Note: In the next few days, a roundup of all the Food Blogger Cookie Swap recipes will be available, and I will link you to those so you can check out all the participants’ favorite recipes! In the meantime, another blogger is putting together a roundup of cookie exchange recipes as well, on At Home With Rebecka. So that should keep you busy for a little while.

Kristina Ackerman

Kristina Ackerman is a busy freelance web designer, living and DIYing with her fella and their little fella in a cute old house in Atlanta, GA, USA.

  • I am so glad you enjoyed my sugar cookies! I really hope they made it to you in one piece, but… I kinda figured they didn’t since I didn’t plan out the boxes too well. I knew they would fit inside, but didn’t think about the height! =/ Whoops lol

    The cookies you baked look delicious!! I kinda wish we had gotten cookies from 2 more people, because there are just so many amazing cookies out there that I would love to try! Thankfully Julie and Lindsay will have the compilation post up on Thursday so I can take a look at all of the different cookies that were baked for this.

    I hope you had a great weekend, and Monday as well!

    ♥ and harp strings,

  • Danae ( The Busty Baker)

    My mom has made these cookies at Christmas every year that I can remember, and even though I’ve grown up and learned to bake 100 other kinds of cookies that are fancier or prettier or whatever, these are the cookies I look forward to devouring most! Glad to see someone else has enjoyed them just as much over the years as I have!

  • Jennifer

    I am going tovtry this recipe. My Aunt us to make these when I was a kid, and year after year I try to find her recipe, and never can! I hope this one is it! It’s dated from the 1980’s, when she used to make them, so I am crossing all of my fingers!!

  • Cindy B

    I have a container of sour cream that I need to use and these cookies look great!  I’m wondering if I can freeze the dough and/or the cookies once they’ve been baked.  I’ve read that dough containing sour cream should not be baked but I haven’t tried.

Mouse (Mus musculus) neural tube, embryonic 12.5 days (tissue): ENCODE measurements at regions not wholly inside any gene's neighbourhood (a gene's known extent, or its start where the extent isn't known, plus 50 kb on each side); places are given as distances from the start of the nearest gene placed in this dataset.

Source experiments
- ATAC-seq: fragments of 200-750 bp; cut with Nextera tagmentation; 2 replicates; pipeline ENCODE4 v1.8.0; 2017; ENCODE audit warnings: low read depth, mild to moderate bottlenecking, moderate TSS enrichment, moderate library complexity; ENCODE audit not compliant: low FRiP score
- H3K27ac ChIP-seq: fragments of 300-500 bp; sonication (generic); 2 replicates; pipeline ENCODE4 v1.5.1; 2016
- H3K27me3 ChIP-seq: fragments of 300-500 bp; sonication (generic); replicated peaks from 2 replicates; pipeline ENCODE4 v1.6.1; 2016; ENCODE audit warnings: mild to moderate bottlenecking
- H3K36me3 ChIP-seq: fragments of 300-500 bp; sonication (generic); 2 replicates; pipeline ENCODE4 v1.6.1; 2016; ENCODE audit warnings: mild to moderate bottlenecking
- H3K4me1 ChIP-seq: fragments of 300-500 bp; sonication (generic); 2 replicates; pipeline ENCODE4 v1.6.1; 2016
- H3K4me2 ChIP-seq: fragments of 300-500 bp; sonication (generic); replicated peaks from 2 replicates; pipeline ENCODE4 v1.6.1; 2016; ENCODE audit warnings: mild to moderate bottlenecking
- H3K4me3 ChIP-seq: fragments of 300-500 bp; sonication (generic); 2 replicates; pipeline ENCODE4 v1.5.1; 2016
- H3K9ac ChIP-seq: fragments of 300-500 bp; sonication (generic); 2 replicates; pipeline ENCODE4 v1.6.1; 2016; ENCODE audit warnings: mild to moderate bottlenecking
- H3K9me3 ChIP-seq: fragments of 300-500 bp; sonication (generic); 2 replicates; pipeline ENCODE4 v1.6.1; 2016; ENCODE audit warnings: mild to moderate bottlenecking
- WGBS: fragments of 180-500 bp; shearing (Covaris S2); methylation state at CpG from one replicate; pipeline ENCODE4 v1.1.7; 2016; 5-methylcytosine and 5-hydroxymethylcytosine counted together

• Sam Cario

    The cookies were a big success  everyone loved them…Thanks for this great recipe!!!!

    Papa Sam

  • AJ

    VERY AWESOME…seriously, thanks for sharing this! They remind me of a soft Kringla/Norwegian cookie recipe, but much easier. Any baked good with sour cream is awesome.  I drizzled dark chocolate over some…and then baked a few with some blueberries in them. Very very good cookie. Srsly. I will make these again for sure!

  • Natasha

    I love the idea of this recipe but I’m a bit confused; I followed it exactly as written and my cookies look nothing like your picture. Rather, they’ve risen and look a bit scone-like, which is what I would expect for a recipe that calls for baking powder and baking soda. Do you have any idea on why yours look so different (and, honestly, much more delicious than mine!) by any chance? I was so excited about this recipe!

    • Hi, Natasha! That’s an interesting question. My first instinct is that your cookies could be coming out correctly, because these cookies do rise, and are very soft, fluffy and cakelike. But I wouldn’t describe them as scone-like, because to me, scones tend to be a good deal drier and harder than these cookies. Are you using full-fat sour cream?

      • Natasha

        Thanks for the quick response, Kristina! I think ‘scone-like’ probably wasn’t a fair description. They’re definitely soft and moist, and cake-like. But your cookies in the picture look so flat!